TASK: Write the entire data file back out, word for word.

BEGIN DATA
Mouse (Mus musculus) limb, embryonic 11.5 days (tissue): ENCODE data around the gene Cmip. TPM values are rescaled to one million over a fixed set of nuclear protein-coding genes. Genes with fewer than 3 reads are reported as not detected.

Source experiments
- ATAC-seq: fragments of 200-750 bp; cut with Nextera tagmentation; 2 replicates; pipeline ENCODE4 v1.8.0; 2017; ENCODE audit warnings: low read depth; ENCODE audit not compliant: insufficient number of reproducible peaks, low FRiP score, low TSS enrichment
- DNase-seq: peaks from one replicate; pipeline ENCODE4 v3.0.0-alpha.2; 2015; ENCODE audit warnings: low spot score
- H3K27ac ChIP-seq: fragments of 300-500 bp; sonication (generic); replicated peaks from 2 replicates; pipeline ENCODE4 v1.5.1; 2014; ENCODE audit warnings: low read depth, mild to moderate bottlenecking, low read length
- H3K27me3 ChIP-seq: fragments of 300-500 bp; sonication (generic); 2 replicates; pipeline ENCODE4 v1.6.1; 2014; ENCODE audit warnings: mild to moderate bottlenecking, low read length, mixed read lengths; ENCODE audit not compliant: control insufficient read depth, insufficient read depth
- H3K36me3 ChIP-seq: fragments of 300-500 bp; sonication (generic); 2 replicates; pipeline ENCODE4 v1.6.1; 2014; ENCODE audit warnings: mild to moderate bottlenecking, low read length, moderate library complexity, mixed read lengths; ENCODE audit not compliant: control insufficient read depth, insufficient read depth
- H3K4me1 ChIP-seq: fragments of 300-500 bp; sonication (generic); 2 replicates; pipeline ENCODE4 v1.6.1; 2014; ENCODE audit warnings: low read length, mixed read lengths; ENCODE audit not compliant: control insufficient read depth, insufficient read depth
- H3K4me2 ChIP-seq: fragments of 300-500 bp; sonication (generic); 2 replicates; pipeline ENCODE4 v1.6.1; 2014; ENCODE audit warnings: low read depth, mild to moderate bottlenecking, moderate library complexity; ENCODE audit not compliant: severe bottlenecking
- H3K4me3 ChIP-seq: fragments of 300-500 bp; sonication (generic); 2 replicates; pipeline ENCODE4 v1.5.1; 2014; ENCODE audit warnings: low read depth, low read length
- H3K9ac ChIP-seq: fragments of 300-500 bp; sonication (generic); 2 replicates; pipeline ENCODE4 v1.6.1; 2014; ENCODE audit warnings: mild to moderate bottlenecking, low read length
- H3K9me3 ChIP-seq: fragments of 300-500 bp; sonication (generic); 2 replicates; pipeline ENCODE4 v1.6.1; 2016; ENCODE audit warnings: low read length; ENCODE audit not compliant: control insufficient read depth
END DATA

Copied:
Mouse (Mus musculus) limb, embryonic 11.5 days (tissue): ENCODE data around the gene Cmip. TPM values are rescaled to one million over a fixed set of nuclear protein-coding genes. Genes with fewer than 3 reads are reported as not detected.

Source experiments
- ATAC-seq: fragments of 200-750 bp; cut with Nextera tagmentation; 2 replicates; pipeline ENCODE4 v1.8.0; 2017; ENCODE audit warnings: low read depth; ENCODE audit not compliant: insufficient number of reproducible peaks, low FRiP score, low TSS enrichment
- DNase-seq: peaks from one replicate; pipeline ENCODE4 v3.0.0-alpha.2; 2015; ENCODE audit warnings: low spot score
- H3K27ac ChIP-seq: fragments of 300-500 bp; sonication (generic); replicated peaks from 2 replicates; pipeline ENCODE4 v1.5.1; 2014; ENCODE audit warnings: low read depth, mild to moderate bottlenecking, low read length
- H3K27me3 ChIP-seq: fragments of 300-500 bp; sonication (generic); 2 replicates; pipeline ENCODE4 v1.6.1; 2014; ENCODE audit warnings: mild to moderate bottlenecking, low read length, mixed read lengths; ENCODE audit not compliant: control insufficient read depth, insufficient read depth
- H3K36me3 ChIP-seq: fragments of 300-500 bp; sonication (generic); 2 replicates; pipeline ENCODE4 v1.6.1; 2014; ENCODE audit warnings: mild to moderate bottlenecking, low read length, moderate library complexity, mixed read lengths; ENCODE audit not compliant: control insufficient read depth, insufficient read depth
- H3K4me1 ChIP-seq: fragments of 300-500 bp; sonication (generic); 2 replicates; pipeline ENCODE4 v1.6.1; 2014; ENCODE audit warnings: low read length, mixed read lengths; ENCODE audit not compliant: control insufficient read depth, insufficient read depth
- H3K4me2 ChIP-seq: fragments of 300-500 bp; sonication (generic); 2 replicates; pipeline ENCODE4 v1.6.1; 2014; ENCODE audit warnings: low read depth, mild to moderate bottlenecking, moderate library complexity; ENCODE audit not compliant: severe bottlenecking
- H3K4me3 ChIP-seq: fragments of 300-500 bp; sonication (generic); 2 replicates; pipeline ENCODE4 v1.5.1; 2014; ENCODE audit warnings: low read depth, low read length
- H3K9ac ChIP-seq: fragments of 300-500 bp; sonication (generic); 2 replicates; pipeline ENCODE4 v1.6.1; 2014; ENCODE audit warnings: mild to moderate bottlenecking, low read length
- H3K9me3 ChIP-seq: fragments of 300-500 bp; sonication (generic); 2 replicates; pipeline ENCODE4 v1.6.1; 2016; ENCODE audit warnings: low read length; ENCODE audit not compliant: control insufficient read depth